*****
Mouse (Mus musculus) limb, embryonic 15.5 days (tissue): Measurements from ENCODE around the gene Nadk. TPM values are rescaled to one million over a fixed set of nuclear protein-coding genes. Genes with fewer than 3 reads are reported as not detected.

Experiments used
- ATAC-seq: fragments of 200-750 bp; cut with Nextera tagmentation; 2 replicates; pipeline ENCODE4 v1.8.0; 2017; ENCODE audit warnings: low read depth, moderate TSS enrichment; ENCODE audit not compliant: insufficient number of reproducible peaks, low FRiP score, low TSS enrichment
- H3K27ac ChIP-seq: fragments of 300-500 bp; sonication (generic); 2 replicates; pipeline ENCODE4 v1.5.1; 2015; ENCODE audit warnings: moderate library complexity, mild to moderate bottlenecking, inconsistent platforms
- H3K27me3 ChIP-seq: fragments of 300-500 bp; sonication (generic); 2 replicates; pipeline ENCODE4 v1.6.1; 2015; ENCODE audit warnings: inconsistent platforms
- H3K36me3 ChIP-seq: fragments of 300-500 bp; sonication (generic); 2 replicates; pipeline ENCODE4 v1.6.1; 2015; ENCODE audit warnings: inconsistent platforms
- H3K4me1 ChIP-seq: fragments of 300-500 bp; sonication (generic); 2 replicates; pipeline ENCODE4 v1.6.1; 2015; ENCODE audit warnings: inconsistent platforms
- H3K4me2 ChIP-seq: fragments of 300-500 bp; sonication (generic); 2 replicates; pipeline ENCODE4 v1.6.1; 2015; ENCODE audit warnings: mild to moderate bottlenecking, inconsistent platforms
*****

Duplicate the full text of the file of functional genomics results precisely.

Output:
Mouse (Mus musculus) limb, embryonic 15.5 days (tissue): Measurements from ENCODE around the gene Nadk. TPM values are rescaled to one million over a fixed set of nuclear protein-coding genes. Genes with fewer than 3 reads are reported as not detected.

Experiments used
- ATAC-seq: fragments of 200-750 bp; cut with Nextera tagmentation; 2 replicates; pipeline ENCODE4 v1.8.0; 2017; ENCODE audit warnings: low read depth, moderate TSS enrichment; ENCODE audit not compliant: insufficient number of reproducible peaks, low FRiP score, low TSS enrichment
- H3K27ac ChIP-seq: fragments of 300-500 bp; sonication (generic); 2 replicates; pipeline ENCODE4 v1.5.1; 2015; ENCODE audit warnings: moderate library complexity, mild to moderate bottlenecking, inconsistent platforms
- H3K27me3 ChIP-seq: fragments of 300-500 bp; sonication (generic); 2 replicates; pipeline ENCODE4 v1.6.1; 2015; ENCODE audit warnings: inconsistent platforms
- H3K36me3 ChIP-seq: fragments of 300-500 bp; sonication (generic); 2 replicates; pipeline ENCODE4 v1.6.1; 2015; ENCODE audit warnings: inconsistent platforms
- H3K4me1 ChIP-seq: fragments of 300-500 bp; sonication (generic); 2 replicates; pipeline ENCODE4 v1.6.1; 2015; ENCODE audit warnings: inconsistent platforms
- H3K4me2 ChIP-seq: fragments of 300-500 bp; sonication (generic); 2 replicates; pipeline ENCODE4 v1.6.1; 2015; ENCODE audit warnings: mild to moderate bottlenecking, inconsistent platforms